3/30 Update:

Can COVID-19 be spread from people to pets?

According to the American Veterinary Medical Association (AVMA) there is no evidence that pets can become sick with COVID-19 or spread it to people. The Centers for Disease Control and Prevention (CDC) has not received any reports of pets or other animals becoming sick with COVID-19. We encourage you to monitor both websites for the latest updates.

How can I stay healthy around animals?

In the United States, there is no evidence to suggest that any animals, including pets, livestock, or wildlife, might be a source of COVID-19 infection at this time. However, because all animals can carry germs that can make people sick, it’s always a good idea to practice healthy habits around pets and other animals.

  • Wash your hands after handling animals, their food, waste, or supplies.
  • Practice good pet hygiene and clean up after pets properly.
  • Take pets to the veterinarian regularly and talk to your veterinarian if you have questions about your pet’s health.

For more information, visit CDC’s Healthy Pets, Healthy People website.

Is there a risk to pets?

CDC has not received any reports of pets or other animals becoming sick with COVID-19. Further studies are needed to understand if and how different animals could be affected by COVID-19.

My pet is sick but I’m not able to leave my house. How can I get help?

As concerns grow surrounding COVID-19 and the impact it will have on our country, Best Friends is offering free veterinary consultations for 30 days to people unable to leave their homes through their Best Friends Vet Access app when you use the code BFHELPS.

Calls can be recorded and the service will be offered 24 hours a day. If you need medical assistance for your pet, please take advantage of this temporarily free service. Please note, the code BFHELPS is valid for 30 days, and the service is $12.99 after that unless canceled.

What should I do to prepare for my pet’s care, just in case I do get sick?

Here are some key actions you can take to prepare and help ensure the safety and care of your pets:  

  • Identify a trusted person to care for your them if members of your household become ill or are hospitalized. 
  • Make sure your pets all have proper identification. Ensure microchip information is up to date in case you and your pet are separated. Found Animals offers a free registry for existing microchips at: https://www.foundanimals.org/microchip-registry/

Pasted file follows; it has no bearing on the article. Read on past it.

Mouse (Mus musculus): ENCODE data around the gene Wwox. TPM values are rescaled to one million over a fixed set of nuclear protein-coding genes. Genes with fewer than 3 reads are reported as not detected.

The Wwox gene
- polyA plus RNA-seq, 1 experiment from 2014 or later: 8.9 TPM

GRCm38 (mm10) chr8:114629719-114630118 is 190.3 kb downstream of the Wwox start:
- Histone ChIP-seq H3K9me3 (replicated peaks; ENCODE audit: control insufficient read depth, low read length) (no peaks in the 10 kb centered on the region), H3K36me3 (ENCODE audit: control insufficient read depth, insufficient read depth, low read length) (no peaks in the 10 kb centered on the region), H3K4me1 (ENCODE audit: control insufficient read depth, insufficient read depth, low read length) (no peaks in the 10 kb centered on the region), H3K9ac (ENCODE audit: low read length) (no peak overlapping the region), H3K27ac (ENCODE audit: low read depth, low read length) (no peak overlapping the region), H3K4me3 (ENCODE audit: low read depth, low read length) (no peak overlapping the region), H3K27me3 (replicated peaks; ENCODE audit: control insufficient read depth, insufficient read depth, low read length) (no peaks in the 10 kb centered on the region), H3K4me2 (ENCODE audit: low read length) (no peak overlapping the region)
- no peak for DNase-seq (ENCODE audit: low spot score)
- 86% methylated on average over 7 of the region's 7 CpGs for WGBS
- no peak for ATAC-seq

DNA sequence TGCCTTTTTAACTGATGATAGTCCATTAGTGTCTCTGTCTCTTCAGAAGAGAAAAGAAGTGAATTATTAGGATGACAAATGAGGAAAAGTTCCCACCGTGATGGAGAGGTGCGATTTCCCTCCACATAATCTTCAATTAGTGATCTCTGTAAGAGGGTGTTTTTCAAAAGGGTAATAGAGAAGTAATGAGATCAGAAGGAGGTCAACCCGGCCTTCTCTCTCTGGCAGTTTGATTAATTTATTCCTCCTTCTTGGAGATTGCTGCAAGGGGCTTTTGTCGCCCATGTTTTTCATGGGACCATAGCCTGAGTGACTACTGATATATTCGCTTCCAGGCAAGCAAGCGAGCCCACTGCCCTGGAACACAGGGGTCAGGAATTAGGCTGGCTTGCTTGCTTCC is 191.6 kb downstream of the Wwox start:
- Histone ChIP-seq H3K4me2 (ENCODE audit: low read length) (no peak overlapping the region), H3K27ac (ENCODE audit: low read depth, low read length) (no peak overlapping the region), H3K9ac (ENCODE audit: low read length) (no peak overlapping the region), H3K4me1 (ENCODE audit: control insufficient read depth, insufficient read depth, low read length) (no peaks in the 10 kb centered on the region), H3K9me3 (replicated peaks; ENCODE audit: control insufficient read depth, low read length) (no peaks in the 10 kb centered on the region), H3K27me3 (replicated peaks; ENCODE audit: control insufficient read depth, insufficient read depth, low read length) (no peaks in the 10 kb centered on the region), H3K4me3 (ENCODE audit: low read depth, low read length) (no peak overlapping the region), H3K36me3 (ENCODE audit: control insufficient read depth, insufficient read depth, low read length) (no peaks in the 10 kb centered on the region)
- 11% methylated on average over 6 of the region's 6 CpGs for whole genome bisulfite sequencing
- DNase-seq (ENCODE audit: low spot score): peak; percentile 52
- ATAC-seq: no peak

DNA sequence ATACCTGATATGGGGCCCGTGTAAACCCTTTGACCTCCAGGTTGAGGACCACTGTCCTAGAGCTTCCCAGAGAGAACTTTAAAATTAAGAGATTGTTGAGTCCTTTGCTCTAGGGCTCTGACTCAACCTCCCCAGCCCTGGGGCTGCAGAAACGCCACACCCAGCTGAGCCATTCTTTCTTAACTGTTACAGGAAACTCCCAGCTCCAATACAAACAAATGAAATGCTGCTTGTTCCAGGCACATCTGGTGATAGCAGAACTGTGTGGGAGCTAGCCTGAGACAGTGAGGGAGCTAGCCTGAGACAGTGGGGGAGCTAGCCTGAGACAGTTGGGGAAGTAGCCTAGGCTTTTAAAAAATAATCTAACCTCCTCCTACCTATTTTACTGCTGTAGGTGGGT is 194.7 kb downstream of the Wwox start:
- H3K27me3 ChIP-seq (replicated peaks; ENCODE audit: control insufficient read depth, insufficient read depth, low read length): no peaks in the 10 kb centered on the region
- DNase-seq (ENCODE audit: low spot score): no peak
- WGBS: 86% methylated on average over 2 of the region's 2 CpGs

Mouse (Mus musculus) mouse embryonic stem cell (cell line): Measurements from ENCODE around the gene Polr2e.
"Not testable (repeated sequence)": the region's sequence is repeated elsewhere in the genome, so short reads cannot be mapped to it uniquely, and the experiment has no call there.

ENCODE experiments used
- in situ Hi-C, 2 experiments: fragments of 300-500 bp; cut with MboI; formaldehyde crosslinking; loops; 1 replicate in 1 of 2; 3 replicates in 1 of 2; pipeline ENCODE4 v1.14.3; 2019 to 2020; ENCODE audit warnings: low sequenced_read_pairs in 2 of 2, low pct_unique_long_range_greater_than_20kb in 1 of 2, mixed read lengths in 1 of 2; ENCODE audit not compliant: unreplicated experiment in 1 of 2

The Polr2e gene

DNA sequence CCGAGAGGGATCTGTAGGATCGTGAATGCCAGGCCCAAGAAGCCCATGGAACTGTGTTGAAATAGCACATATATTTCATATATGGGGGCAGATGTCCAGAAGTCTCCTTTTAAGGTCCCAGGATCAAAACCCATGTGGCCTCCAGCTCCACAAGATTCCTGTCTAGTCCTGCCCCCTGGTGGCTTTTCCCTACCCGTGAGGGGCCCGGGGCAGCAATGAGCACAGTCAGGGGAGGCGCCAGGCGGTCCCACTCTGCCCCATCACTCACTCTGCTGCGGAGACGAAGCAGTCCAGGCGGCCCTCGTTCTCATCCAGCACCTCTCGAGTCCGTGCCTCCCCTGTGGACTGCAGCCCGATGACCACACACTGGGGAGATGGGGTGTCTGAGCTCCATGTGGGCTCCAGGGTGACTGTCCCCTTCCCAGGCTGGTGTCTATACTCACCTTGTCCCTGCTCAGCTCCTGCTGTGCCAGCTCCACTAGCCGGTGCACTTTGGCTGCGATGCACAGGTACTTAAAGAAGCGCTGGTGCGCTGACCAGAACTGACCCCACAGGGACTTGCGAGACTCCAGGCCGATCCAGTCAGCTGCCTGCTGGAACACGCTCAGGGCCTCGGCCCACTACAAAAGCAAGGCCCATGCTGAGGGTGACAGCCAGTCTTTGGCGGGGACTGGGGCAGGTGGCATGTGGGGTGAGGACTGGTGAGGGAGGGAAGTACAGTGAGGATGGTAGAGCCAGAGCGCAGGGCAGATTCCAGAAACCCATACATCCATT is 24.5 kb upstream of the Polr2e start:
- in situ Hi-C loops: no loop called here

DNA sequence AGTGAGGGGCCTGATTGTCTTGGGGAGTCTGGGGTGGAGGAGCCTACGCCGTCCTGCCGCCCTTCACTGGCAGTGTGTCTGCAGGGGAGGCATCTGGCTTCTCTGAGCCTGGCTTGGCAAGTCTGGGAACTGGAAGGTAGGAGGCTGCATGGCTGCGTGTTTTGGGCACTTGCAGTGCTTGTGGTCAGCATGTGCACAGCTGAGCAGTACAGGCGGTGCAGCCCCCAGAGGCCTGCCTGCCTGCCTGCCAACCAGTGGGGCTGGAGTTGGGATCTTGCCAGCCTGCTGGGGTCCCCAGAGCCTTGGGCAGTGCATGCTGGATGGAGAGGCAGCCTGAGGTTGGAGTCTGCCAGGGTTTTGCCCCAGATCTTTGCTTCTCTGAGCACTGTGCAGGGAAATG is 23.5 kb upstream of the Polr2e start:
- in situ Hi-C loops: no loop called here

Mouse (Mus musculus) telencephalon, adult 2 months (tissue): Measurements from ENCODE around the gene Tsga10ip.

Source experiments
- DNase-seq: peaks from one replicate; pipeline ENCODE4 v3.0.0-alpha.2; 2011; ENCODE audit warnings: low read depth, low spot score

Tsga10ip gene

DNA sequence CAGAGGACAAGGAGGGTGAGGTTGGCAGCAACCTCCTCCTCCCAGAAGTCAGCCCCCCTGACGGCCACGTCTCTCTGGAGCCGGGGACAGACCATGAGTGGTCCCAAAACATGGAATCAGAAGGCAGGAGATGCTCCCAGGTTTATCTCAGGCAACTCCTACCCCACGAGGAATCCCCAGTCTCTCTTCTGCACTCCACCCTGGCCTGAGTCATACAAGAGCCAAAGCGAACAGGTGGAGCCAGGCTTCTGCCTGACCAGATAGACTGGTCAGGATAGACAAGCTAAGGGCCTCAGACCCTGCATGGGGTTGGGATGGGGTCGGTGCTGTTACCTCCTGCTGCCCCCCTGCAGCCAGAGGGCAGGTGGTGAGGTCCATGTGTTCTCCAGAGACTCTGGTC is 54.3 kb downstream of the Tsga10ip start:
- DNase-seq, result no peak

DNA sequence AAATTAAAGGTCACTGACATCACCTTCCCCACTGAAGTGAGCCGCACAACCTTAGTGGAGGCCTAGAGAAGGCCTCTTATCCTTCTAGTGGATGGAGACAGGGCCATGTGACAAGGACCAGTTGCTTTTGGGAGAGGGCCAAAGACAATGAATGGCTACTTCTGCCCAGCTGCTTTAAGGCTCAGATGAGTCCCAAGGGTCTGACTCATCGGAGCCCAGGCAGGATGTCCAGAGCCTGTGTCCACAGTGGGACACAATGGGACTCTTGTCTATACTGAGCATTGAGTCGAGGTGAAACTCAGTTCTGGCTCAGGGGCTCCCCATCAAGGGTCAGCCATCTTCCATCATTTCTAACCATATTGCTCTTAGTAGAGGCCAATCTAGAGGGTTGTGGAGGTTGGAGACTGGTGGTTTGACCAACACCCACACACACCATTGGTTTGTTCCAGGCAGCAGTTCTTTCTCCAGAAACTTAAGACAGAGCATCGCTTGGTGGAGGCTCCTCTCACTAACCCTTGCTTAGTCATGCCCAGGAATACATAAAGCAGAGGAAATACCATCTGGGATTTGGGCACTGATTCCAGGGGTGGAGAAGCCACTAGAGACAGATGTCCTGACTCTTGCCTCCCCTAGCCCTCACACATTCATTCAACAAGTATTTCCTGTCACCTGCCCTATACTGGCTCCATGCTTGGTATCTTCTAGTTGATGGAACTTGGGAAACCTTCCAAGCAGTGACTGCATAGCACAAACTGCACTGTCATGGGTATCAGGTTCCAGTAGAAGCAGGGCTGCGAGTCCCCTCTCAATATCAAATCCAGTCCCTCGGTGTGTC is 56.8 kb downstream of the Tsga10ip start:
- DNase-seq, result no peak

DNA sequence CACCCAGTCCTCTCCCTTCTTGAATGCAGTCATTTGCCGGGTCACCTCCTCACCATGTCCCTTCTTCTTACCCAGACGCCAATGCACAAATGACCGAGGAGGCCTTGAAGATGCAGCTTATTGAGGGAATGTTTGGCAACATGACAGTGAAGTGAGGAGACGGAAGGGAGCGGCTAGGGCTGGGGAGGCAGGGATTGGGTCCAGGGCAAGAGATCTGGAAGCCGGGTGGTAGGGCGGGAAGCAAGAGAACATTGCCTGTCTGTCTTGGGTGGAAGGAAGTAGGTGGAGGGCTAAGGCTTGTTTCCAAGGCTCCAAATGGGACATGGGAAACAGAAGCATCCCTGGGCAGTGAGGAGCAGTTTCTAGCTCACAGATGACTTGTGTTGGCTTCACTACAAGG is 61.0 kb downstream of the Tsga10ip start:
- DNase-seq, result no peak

• Ensure all vaccinations are current. 
  • Keep a crate, food and extra supplies on hand. 
  • Document all medications with dosages and administering instructions.
  • Print out these cards to put on your doors/windows to alert responders that you have pet(s) in your home needing assistance in case of emergency.

We recommend having on hand at least a one-month supply of your pets’ medications, litter and food, as well as making sure your pets are current with vaccinations and that you have records. The CDC advises people to put together a complete pet disaster preparedness kit as part of an overall household readiness plan.

How do I protect my pets if I am sick?

If you are sick with COVID-19 (either suspected or confirmed), you should restrict contact with pets and other animals, just like you would around other people. Although there have not been reports of pets or other animals becoming sick with COVID-19, it is still recommended that people sick with COVID-19 limit contact with animals until more information is known about the virus. This can help ensure both you and your animals stay healthy.

When possible, have another member of your household care for your animals while you are sick. Avoid contact with your pet including, petting, snuggling, being kissed or licked, and sharing food. If you must care for your pet or be around animals while you are sick, wash your hands before and after you interact with them. For more information visit: What to Do if You are Sick.

If I am sick and need to be hospitalized, where can my pet stay?

Create a plan for your pet now, just in case you face illness or another emergency. Reach out to family, friends, your regular pet sitter and neighbors to see who can temporarily care for your pet if you are hospitalized. Research doggy daycare centers, kennels and vet offices that provide overnight and extended care and have their contact information handy in case of an emergency.

Have pet preparedness kits ready for all animals in your family. They should include information about each animal, updated vet records, medications, and food. Be sure everyone in your household can locate these kits

Can I still take my dog for a walk?

If you are healthy, outdoor activities are safe when practiced within the current guidelines. According to the CDC, you should avoid touching surfaces and stay at least six feet away from other people.) Outdoor breaks are good for you and your pup during this challenging time.

If you are sick, it’s a good idea to have another member of your household care for your animals if possible. Avoid contact with your pet including, petting, snuggling, being kissed or licked and sharing food. If you must care for your pet or be around animals while you are sick, wash your hands before and after you interact with them. Source: https://www.cdc.gov/coronavirus/2019-ncov/prepare/animals.html

I found a stray animal and my local shelter is closed. What should I do?

If you are unable to find any identification on the stray animal, you may wish to keep them in your home. If you decide to keep the animal in your home, it is important to register them in our found pets database. This is a listing of all found animals in New York City, both in the shelter and in homes, and is one of the first places pet parents go to try and locate their lost animal.